Prologis Makes a Mint Selling Utility-Scale Solar Power Without Investing a Dime

With over half of the Earth's population living in cities, the vast tracts of the world's commercial real estate have become laboratories where companies experiment as they integrate renewable energy with energy-efficient building technologies.

One of the pioneers has been California-based Prologis, the largest global owner and operator of what it calls "logistics real estate," basically every permutation of warehouse/distribution center known to man, and it's become one of the most innovative new-energy companies of the 21st century.

Since 2007, Prologis has installed 140 MW of solar panels on more than 35 million square feet of roof-space in six different countries.

In the United States, Prologis certainly wasn't the only business to put solar on its rooftop. As the price of solar modules dropped during the last ten years, big boxes like IKEA and Costco took advantage of the trend; FedEx distribution centers also loaded up; so did Apple and Verizon, topping off their far-flung data centers.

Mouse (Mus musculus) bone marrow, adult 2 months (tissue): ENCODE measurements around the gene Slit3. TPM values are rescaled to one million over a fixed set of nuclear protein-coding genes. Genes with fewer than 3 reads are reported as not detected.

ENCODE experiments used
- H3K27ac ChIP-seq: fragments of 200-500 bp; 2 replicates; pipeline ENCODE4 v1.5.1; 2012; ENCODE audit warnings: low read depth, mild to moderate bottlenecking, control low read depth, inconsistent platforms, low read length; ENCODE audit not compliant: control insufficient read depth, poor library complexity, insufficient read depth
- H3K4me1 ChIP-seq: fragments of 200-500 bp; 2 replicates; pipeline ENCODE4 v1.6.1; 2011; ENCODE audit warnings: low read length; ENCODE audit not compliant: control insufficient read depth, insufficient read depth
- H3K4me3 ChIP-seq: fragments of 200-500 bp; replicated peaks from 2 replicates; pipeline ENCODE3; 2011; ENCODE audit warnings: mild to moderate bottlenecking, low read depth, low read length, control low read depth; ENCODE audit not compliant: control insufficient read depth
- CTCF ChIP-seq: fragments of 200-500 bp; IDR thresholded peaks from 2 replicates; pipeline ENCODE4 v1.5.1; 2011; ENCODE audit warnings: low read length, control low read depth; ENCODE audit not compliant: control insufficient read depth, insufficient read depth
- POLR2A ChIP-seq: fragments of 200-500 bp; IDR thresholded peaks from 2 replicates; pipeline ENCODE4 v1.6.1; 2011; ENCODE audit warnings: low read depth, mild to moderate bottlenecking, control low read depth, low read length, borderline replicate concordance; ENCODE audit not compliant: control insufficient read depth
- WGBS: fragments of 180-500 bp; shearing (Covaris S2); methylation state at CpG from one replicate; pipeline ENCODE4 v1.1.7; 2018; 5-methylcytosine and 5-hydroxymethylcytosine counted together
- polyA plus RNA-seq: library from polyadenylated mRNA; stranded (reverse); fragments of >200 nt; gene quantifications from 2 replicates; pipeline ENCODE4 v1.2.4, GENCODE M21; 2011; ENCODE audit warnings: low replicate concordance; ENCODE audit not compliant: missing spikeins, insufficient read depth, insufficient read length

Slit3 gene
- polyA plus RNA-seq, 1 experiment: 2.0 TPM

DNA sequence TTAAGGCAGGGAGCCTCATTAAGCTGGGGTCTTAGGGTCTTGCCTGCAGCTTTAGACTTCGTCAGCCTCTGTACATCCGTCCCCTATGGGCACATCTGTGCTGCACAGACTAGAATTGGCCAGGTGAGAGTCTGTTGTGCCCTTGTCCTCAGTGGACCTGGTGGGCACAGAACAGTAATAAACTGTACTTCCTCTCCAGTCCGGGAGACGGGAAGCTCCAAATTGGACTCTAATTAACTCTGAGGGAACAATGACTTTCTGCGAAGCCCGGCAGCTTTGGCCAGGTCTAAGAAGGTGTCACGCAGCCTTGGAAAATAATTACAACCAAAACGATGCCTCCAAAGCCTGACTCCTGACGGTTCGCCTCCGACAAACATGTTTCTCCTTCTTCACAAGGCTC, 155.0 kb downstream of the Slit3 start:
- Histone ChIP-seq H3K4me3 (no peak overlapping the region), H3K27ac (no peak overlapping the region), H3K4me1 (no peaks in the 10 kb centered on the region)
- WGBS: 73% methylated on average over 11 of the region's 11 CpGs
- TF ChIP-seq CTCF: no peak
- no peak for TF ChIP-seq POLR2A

Last year, according to the Solar Industries Association, Walmart, the leading rooftop solar installer in the US, owned a cumulative 142 megawatts (MW) from 348 installations. Prologis was second, trailing Walmart with a respectable 97.54 megawatts.

But Prologis is the only company on the list that didn't invest in rooftop solar to reduce high electricity bills.

The ultimate wasted space

It has a completely different game plan. (See the Prologis corporate responsibility report.)

When Prologis leases the floor space inside a building to a client, it maintains control of the roof space, and then leases it to an outside investor or utility, which pays for the installation of solar equipment.

Afterwards owners of the roof's solar system pay Prologis a long-term monthly fee, and the renewable energy is off-loaded to the grid.

So while Prologis' solar rooftops reduce demand from traditional energy sources and help states meet renewable portfolio standards, they also create two separate and profitable revenue streams for the same square footage, and turn the ultimate wasted space - an empty warehouse roof - into very valuable real estate.

“Traditionally the only purpose of the roof was to keep the building dry and secure,” Matt Singleton, vice president for global energy and development at Prologis, told Salon. "The company plans to own its buildings for decades. And when your capital is tied up for long periods of time, you want to make the best use of it. “We're motivated to generate clean power, but also to leverage an underutilized asset."